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Hot cello; SDC news; blood or water; and more
Posted By Sun News On April 30, 2014 @ 7:07 pm In News | Comments Disabled
A cello player since age five, Maya Harris, now 17, the recipient of Sonoma’s 2014 Student Creative Arts Award, keeps hitting the high notes. The Sonoma Valley High senior topped the Napa Valley Youth Symphony concerto competition, winning her a featured performance at the symphony’s big gala on May 17. She’ll play a Saint-Saëns piece (Cello Concerto No. 1 in A-minor, for those of you keeping score) that she’s been perfecting for nine months. “By far the hardest piece I’ve ever learned,” she says. “For me, listening to this concerto is like being transported to Neverland. I hope the audience can feel that way too.” What’s next? “One of my dreams is to do a sunrise hike and play the electric cello at the top of the mountain while the sun is rising.” Sounds like a great fundraiser – somebody get the folks from Jack London on the line.
You look great, but maybe your garden could use a make-over? A nip and tuck of thirsty plants, perhaps? Transition Sonoma Valley, and ReGarden Nation, a local, non-profit landscaping company, are offering Sonoma Valley residents a chance to win a new–look, less-water garden. If you win, a crew will show up May 17 and make the make-over happen. Apply by May 7 at Transitionsonomavalley.org.
Sonoma Valley’s (AD 4) Assemblymember, Mariko Yamada, a member of the Future of Developmental Centers Task Force, continues pushing for legislation affecting the Sonoma Developmental Center before she is termed-out in November. Her AB 2349 “seeks a fiscally responsible solution to the recommendations provided by the Task Force, while ensuring the continued care of the state’s neediest residents,” Yamada said. The bill, which cleared committee on Tuesday, would create an Office of Community Care Coordination, to be located on the Sonoma Developmental Center campus. That office, Yamada said, “will prepare the SDC to take on the responsibility of developing the range of services a ‘placement of last resort’ and ‘acute crisis clinic’ must be equipped to handle.”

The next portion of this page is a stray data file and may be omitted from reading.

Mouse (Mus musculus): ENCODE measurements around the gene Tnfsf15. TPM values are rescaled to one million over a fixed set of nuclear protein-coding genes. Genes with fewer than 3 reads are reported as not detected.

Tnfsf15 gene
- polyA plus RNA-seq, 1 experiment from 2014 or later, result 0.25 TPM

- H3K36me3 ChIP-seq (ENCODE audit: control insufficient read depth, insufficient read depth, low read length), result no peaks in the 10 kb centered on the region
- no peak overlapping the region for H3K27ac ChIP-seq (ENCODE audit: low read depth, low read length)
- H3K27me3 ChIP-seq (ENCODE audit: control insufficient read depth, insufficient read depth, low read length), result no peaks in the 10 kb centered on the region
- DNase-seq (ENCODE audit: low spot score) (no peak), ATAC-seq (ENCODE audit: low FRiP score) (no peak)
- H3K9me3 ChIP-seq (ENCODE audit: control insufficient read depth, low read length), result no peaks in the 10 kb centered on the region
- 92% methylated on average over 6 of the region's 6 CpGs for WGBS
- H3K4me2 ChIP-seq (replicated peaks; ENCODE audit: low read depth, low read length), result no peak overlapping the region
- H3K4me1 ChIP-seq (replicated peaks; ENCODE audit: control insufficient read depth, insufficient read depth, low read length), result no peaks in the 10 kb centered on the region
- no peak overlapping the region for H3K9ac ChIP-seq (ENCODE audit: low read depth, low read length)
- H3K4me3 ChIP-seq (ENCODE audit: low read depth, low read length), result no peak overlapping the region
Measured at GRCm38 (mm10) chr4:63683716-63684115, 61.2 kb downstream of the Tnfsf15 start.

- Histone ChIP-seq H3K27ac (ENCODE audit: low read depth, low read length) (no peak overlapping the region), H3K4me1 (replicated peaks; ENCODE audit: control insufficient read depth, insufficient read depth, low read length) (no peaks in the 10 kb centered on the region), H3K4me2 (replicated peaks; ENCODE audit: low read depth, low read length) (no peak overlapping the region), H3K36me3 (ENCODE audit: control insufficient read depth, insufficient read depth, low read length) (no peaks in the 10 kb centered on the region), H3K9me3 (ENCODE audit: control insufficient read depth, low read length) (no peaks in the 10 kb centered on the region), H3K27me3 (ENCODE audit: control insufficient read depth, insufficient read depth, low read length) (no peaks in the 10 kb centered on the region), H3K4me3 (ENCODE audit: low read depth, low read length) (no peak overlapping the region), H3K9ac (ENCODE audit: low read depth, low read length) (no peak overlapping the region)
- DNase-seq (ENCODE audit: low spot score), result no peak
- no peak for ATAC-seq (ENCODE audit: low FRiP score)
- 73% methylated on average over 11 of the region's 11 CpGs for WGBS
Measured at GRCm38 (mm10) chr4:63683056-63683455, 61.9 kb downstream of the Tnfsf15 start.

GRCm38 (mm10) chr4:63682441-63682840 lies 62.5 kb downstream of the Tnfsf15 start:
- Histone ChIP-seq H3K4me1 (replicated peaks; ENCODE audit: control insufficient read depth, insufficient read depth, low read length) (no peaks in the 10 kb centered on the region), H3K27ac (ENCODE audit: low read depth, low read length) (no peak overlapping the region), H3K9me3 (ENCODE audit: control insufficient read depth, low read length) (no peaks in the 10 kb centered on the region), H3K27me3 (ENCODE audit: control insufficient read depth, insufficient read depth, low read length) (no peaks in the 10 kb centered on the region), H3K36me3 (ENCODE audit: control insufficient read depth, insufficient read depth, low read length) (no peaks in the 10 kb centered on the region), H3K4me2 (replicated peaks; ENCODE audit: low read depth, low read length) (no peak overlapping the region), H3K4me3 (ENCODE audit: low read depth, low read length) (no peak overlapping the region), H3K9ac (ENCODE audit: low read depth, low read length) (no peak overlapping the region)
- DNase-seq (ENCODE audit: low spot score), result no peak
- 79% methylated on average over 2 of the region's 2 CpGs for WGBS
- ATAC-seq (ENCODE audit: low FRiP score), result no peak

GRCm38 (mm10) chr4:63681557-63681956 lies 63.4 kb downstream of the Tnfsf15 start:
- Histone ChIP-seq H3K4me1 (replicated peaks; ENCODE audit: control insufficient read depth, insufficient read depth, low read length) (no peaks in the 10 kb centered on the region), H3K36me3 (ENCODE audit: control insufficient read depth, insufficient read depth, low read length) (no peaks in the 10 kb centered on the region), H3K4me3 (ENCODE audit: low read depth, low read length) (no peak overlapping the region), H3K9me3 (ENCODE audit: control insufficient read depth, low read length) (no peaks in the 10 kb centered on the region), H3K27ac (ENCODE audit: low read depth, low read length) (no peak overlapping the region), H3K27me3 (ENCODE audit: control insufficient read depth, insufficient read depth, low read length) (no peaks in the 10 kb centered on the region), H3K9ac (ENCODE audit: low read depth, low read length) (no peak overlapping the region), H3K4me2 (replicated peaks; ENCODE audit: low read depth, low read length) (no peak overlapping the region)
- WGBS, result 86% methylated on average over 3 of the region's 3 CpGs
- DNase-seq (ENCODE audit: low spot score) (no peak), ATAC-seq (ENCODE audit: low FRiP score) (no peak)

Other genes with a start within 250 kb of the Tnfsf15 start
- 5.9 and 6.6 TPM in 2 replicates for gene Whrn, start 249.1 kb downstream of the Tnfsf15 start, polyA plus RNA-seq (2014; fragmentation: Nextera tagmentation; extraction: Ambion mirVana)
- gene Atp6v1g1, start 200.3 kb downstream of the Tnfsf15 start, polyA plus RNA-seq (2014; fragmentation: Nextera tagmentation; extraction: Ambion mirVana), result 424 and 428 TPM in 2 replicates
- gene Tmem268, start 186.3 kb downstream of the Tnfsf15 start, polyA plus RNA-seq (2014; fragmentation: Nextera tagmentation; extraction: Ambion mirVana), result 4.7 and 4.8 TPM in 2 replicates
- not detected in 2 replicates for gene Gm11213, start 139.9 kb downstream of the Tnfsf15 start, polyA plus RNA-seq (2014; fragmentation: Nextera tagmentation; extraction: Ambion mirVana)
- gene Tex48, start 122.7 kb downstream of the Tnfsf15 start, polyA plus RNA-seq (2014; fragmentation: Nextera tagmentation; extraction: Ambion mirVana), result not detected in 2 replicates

Matt Zumsteg wasn’t born to play Seymour, the nerdy keeper of “The Little Shop of Horrors” – he’s just tattooed that way. Zumsteg has loved the musical since he was a kid, to point of being tattooed with the likeness of Audrey, the talking plant that feeds on human blood. “Shop” closes this weekend, with shows Thursday-Saturday at 8 p.m. and Sunday at 2 p.m. at Andrews Hall. Svbo.org… A plant drinking human blood instead of water? That may be pushing the idea of a drought-resistant garden a bit
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